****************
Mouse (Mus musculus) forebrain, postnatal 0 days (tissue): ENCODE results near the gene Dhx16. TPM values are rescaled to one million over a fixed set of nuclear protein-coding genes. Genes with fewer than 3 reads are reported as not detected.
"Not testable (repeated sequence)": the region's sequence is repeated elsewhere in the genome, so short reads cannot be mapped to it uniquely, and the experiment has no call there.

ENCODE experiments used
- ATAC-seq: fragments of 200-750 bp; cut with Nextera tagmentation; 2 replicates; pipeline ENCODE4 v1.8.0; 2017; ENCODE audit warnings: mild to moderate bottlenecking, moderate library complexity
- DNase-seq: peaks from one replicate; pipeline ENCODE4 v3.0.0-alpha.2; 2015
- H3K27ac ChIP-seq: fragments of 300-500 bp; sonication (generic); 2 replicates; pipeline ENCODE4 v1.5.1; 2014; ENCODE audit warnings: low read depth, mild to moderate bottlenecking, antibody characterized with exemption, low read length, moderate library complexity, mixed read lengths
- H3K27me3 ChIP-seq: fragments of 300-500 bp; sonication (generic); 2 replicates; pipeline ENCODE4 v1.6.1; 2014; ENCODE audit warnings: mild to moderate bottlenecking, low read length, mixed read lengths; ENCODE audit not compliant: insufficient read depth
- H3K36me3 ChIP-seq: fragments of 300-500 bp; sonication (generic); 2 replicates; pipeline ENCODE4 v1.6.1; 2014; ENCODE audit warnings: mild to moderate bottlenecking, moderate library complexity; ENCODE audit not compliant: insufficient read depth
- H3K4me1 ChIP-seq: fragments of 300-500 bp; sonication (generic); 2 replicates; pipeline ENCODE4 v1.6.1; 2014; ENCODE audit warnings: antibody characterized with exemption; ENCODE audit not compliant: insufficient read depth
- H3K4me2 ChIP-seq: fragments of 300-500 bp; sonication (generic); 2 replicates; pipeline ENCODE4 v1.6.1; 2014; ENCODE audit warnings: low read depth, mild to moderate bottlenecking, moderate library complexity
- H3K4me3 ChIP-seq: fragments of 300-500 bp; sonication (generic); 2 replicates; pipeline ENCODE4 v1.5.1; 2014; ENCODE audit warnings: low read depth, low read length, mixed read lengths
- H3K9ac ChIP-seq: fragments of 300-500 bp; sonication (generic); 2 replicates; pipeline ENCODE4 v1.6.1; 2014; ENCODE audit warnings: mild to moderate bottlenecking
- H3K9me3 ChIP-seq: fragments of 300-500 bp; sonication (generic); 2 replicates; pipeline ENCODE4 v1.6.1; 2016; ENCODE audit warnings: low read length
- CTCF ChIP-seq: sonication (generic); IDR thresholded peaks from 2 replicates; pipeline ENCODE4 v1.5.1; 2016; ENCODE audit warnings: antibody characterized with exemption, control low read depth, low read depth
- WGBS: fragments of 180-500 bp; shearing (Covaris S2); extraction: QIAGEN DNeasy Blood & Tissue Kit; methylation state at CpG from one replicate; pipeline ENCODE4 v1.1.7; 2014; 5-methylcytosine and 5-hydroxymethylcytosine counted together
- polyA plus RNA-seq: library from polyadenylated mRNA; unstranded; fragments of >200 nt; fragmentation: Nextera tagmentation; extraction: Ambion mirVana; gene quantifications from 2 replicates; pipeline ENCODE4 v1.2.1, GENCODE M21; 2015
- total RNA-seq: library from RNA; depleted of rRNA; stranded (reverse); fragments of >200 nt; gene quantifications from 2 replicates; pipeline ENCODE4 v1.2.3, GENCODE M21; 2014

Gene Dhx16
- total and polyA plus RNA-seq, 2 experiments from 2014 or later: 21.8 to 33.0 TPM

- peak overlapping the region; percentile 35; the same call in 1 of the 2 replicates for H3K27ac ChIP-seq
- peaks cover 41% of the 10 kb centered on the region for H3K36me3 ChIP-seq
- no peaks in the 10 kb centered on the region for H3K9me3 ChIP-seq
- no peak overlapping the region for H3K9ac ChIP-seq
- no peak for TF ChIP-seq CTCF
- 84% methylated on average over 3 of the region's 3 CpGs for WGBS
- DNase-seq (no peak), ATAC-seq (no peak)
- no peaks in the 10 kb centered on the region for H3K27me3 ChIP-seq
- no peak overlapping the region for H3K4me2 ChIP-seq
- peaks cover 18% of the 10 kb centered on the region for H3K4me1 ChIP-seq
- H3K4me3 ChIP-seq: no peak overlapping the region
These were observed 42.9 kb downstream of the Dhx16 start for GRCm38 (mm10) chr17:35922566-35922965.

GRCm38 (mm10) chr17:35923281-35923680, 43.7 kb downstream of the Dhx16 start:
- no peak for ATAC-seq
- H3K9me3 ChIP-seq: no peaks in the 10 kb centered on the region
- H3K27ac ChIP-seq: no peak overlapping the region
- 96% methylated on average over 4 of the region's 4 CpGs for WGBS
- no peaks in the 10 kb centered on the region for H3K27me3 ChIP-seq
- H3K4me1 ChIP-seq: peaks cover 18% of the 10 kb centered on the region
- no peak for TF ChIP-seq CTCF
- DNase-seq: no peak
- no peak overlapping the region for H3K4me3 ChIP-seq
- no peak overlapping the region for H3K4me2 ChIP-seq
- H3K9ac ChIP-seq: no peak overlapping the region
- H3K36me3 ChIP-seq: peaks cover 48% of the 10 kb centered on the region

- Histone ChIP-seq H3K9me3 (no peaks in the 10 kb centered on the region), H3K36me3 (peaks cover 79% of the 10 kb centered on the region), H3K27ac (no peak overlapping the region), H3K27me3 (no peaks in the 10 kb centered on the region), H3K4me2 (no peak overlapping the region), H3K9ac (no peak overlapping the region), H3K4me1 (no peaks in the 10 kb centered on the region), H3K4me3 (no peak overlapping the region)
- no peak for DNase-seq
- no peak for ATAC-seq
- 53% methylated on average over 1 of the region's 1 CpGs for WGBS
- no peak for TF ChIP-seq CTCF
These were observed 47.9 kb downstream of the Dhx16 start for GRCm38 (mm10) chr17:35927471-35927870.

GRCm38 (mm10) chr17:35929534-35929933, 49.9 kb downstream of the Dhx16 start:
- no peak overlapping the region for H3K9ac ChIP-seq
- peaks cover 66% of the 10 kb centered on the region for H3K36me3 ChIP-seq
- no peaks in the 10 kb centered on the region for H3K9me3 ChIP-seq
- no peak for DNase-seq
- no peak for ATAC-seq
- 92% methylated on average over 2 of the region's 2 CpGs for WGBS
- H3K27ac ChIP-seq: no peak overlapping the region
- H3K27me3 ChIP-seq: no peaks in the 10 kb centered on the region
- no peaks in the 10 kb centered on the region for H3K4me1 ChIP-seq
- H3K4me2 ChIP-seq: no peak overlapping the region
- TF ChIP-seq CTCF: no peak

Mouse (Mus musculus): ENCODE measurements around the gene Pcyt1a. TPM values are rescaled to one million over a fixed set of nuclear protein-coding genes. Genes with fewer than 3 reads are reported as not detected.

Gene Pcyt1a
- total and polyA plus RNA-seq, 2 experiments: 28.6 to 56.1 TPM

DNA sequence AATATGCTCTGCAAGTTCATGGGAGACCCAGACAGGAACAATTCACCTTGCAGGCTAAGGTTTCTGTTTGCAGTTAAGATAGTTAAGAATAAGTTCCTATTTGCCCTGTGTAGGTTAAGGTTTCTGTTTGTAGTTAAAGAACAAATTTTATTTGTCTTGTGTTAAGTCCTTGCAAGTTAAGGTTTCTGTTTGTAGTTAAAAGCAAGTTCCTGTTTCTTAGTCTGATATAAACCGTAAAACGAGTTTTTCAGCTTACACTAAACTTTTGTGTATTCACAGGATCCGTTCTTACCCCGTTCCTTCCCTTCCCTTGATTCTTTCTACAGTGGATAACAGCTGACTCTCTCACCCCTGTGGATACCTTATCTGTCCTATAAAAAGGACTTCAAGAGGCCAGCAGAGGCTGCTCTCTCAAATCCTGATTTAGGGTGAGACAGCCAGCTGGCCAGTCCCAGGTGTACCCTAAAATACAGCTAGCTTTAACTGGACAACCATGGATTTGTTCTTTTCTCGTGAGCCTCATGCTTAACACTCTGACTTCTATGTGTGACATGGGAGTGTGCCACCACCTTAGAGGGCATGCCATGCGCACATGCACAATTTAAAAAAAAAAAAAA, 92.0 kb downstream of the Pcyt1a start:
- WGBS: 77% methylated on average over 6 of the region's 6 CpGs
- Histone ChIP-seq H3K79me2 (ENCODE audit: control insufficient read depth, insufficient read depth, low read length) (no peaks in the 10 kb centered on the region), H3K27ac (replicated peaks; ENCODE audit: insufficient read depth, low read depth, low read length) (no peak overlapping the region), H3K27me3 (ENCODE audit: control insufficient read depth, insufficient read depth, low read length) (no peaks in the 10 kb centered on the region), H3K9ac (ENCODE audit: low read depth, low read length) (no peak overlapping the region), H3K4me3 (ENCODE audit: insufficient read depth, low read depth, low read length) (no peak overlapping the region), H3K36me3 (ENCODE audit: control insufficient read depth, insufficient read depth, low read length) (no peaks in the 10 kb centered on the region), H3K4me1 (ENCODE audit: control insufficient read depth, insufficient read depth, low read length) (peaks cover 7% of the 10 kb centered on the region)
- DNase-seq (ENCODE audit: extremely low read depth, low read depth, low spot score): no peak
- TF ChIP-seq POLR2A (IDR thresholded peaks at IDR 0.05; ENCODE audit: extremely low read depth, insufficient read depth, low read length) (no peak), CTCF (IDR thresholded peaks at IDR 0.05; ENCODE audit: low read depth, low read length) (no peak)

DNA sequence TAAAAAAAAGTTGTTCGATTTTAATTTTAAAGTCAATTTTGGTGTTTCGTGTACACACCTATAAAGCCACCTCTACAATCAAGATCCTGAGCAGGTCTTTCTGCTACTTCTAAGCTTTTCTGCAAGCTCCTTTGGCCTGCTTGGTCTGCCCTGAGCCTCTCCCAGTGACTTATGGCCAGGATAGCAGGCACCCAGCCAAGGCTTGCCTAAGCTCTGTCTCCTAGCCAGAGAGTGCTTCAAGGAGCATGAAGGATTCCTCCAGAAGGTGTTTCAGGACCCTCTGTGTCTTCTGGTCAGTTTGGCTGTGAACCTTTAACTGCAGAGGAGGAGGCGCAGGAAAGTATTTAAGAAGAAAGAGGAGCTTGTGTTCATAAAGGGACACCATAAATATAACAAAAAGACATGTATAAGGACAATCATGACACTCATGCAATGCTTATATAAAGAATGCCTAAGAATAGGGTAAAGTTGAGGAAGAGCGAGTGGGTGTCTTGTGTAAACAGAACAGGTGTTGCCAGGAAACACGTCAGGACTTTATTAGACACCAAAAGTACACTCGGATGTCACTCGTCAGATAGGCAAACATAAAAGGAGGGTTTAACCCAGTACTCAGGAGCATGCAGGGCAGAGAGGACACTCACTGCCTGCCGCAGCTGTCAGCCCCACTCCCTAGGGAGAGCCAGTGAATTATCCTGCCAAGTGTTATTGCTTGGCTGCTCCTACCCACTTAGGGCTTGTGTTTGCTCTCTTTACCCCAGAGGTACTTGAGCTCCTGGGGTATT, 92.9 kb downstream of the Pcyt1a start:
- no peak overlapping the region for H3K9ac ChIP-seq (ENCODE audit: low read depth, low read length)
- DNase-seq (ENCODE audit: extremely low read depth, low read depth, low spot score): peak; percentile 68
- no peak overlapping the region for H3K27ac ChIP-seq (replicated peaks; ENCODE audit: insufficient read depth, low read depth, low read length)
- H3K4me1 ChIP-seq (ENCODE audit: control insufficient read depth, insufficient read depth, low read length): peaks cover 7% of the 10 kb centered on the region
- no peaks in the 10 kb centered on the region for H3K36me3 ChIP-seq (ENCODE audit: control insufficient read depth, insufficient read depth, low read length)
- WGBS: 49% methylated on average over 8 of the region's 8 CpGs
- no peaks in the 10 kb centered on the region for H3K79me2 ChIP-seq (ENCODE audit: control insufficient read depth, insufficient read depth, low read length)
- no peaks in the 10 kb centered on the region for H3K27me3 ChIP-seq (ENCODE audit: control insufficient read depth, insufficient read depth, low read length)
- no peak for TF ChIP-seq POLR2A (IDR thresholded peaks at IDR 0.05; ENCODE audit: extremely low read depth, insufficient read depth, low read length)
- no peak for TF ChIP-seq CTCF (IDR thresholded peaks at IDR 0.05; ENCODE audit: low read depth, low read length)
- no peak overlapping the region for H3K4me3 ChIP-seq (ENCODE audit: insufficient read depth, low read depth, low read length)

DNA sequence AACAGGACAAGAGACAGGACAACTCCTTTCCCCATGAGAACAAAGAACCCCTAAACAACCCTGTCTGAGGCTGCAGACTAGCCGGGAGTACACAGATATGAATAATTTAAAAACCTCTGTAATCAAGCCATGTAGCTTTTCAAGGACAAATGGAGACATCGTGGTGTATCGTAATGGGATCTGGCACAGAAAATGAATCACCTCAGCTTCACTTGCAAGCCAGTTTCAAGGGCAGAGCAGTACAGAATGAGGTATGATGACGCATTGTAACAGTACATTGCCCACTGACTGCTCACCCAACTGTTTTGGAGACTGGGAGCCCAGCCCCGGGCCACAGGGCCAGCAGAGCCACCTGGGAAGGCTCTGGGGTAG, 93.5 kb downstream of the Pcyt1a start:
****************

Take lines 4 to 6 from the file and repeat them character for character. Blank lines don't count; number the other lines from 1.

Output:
- ATAC-seq: fragments of 200-750 bp; cut with Nextera tagmentation; 2 replicates; pipeline ENCODE4 v1.8.0; 2017; ENCODE audit warnings: mild to moderate bottlenecking, moderate library complexity
- DNase-seq: peaks from one replicate; pipeline ENCODE4 v3.0.0-alpha.2; 2015
- H3K27ac ChIP-seq: fragments of 300-500 bp; sonication (generic); 2 replicates; pipeline ENCODE4 v1.5.1; 2014; ENCODE audit warnings: low read depth, mild to moderate bottlenecking, antibody characterized with exemption, low read length, moderate library complexity, mixed read lengths